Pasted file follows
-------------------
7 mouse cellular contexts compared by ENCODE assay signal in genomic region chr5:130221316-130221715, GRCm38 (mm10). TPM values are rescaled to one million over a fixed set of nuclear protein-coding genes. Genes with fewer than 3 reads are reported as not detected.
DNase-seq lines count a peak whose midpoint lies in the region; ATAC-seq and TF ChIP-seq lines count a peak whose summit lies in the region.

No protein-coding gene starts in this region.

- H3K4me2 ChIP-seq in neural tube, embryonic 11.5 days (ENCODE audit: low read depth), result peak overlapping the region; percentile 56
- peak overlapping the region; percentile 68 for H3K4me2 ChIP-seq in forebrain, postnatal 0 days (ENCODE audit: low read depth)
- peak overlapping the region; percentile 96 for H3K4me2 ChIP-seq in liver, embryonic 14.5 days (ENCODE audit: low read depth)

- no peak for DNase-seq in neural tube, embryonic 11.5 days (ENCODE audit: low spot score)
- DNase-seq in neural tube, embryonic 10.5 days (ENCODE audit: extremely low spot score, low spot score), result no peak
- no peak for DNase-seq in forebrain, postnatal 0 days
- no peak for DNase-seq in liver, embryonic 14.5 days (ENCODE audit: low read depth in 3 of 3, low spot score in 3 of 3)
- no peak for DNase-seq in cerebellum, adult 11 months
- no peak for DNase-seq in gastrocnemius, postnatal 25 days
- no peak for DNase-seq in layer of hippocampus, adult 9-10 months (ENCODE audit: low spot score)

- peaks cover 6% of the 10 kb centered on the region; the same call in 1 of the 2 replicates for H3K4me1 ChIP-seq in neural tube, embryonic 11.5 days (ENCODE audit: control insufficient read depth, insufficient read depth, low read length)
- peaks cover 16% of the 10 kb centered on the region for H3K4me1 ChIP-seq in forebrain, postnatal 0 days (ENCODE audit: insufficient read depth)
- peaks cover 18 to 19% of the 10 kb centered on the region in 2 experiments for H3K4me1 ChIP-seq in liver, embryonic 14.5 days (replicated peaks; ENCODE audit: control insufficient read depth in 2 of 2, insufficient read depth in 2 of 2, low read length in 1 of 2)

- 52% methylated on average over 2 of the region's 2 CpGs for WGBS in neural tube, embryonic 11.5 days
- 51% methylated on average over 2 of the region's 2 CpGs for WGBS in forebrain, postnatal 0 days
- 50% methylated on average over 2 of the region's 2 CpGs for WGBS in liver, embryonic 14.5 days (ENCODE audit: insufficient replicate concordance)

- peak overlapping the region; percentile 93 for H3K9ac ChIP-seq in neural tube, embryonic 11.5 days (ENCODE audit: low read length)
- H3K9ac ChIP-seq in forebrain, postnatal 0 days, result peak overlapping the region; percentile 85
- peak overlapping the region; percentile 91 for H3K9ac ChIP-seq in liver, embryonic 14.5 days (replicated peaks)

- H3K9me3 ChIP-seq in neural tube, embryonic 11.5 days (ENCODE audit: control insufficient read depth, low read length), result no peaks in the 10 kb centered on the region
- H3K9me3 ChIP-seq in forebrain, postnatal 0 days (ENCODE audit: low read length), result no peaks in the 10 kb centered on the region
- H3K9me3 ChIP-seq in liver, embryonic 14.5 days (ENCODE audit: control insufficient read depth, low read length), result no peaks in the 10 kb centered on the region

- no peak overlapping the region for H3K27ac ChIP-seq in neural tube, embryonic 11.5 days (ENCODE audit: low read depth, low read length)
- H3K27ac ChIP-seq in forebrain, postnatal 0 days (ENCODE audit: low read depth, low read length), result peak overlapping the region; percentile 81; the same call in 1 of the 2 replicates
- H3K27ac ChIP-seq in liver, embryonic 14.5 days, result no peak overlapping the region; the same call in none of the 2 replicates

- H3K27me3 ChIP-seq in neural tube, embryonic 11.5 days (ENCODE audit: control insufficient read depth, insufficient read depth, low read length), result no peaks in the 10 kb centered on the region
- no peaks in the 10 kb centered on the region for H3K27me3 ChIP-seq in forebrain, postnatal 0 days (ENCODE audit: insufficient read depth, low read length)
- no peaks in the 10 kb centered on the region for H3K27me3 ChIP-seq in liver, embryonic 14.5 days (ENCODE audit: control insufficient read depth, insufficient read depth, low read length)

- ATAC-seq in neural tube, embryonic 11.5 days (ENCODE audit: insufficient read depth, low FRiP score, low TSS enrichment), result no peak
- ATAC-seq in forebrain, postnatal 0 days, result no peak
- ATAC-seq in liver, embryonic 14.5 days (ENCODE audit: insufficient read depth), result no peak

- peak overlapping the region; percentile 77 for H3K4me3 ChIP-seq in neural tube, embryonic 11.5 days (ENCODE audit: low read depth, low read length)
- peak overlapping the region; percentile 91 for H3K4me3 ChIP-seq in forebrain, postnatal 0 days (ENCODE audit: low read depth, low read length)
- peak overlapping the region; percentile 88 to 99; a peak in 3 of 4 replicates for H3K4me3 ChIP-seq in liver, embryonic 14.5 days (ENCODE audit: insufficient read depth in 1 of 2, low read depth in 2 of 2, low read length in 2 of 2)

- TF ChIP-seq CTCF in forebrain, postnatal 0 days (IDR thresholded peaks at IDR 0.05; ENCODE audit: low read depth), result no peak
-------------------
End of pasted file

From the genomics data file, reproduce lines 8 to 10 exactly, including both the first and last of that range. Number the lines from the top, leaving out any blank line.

- DNase-seq in neural tube, embryonic 10.5 days (ENCODE audit: extremely low spot score, low spot score), result no peak
- no peak for DNase-seq in forebrain, postnatal 0 days
- no peak for DNase-seq in liver, embryonic 14.5 days (ENCODE audit: low read depth in 3 of 3, low spot score in 3 of 3)